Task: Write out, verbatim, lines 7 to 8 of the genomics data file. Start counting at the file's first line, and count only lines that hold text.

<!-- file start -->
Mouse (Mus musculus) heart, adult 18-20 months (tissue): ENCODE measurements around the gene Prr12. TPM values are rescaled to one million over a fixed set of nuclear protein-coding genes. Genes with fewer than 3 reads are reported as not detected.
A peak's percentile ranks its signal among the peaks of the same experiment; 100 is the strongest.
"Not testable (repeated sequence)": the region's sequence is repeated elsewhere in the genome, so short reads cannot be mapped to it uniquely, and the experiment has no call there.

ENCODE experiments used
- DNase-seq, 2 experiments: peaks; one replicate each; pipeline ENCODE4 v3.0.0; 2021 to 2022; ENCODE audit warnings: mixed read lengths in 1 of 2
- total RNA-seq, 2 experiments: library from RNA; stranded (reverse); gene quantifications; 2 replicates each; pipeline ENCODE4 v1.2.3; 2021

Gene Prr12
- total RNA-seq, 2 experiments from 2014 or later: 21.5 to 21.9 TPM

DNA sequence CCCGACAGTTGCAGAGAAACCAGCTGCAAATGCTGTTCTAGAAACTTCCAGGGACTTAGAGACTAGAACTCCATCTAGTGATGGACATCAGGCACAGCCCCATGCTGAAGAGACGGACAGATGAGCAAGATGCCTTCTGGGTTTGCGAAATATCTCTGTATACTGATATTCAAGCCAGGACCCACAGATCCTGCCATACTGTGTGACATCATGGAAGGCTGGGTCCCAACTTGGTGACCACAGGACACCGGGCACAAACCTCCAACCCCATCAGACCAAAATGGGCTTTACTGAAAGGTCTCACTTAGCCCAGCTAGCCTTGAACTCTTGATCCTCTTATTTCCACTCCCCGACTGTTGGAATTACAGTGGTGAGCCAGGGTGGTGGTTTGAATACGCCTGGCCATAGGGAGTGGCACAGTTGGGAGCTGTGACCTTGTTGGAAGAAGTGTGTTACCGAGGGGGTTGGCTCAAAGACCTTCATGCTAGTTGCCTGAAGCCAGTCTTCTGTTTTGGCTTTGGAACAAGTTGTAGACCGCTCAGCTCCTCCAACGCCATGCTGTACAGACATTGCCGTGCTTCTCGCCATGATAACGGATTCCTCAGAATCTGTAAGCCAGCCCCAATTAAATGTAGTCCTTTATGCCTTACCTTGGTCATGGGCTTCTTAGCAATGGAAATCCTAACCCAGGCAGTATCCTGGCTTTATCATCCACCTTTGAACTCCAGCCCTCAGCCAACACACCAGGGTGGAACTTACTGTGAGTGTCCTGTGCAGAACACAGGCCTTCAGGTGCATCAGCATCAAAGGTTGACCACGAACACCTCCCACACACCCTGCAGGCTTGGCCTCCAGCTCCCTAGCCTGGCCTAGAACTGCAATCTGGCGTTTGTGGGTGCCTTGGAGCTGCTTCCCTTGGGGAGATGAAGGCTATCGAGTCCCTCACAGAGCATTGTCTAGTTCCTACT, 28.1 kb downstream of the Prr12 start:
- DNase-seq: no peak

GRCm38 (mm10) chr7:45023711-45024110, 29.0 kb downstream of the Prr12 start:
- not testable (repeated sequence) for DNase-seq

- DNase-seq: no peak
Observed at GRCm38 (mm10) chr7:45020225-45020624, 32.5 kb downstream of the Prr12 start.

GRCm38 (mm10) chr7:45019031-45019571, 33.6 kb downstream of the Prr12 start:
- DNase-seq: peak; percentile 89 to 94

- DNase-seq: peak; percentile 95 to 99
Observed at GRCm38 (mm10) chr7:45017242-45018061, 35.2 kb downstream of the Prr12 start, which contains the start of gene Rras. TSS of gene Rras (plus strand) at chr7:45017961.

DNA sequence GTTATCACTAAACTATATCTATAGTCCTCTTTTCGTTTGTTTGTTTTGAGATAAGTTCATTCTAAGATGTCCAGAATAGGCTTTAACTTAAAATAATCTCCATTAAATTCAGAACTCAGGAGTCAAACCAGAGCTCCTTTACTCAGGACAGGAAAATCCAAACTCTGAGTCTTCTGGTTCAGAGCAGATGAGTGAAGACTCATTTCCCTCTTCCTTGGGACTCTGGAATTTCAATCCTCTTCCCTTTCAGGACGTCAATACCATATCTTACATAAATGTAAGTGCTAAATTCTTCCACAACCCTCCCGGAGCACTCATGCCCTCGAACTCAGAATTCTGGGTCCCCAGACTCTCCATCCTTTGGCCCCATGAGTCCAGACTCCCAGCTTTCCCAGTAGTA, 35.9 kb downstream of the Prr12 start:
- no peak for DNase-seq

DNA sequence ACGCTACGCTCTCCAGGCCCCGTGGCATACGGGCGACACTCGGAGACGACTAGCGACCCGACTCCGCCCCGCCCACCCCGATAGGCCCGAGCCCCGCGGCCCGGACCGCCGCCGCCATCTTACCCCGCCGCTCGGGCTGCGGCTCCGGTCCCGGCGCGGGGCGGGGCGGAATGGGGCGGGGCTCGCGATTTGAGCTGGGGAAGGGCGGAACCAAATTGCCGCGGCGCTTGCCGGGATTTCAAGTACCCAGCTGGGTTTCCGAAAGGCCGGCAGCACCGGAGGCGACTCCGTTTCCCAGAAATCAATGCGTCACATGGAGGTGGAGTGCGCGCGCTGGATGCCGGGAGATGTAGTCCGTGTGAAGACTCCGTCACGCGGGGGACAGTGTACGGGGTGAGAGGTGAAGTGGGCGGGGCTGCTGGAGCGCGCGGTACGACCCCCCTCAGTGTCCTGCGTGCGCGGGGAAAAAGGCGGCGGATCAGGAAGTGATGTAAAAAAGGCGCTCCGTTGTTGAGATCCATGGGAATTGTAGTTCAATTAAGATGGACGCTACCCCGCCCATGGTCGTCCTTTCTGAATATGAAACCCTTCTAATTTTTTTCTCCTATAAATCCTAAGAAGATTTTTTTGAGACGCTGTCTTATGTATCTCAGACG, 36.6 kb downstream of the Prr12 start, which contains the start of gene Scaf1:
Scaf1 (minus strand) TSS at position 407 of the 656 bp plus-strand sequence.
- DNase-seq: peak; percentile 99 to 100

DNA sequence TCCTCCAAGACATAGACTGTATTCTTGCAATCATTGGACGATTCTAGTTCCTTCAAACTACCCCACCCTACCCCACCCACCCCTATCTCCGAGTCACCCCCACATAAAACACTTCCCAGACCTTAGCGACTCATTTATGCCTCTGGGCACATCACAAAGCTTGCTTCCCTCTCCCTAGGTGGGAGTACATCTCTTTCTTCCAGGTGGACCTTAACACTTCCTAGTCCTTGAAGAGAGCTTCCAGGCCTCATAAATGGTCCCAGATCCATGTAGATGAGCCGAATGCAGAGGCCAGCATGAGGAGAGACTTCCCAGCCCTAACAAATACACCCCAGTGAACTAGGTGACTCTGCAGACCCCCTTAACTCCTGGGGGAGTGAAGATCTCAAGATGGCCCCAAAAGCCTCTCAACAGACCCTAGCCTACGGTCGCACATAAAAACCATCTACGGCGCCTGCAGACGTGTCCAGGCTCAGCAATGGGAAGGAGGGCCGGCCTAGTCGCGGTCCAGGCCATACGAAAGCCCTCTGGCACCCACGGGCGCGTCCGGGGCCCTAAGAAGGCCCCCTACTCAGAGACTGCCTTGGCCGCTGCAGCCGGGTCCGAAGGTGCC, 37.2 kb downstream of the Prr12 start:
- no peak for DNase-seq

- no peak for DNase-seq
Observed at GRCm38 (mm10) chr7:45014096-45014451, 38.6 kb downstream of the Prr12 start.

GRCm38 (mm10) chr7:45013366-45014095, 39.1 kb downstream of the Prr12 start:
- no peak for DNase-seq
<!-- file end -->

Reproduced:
Gene Prr12
- total RNA-seq, 2 experiments from 2014 or later: 21.5 to 21.9 TPM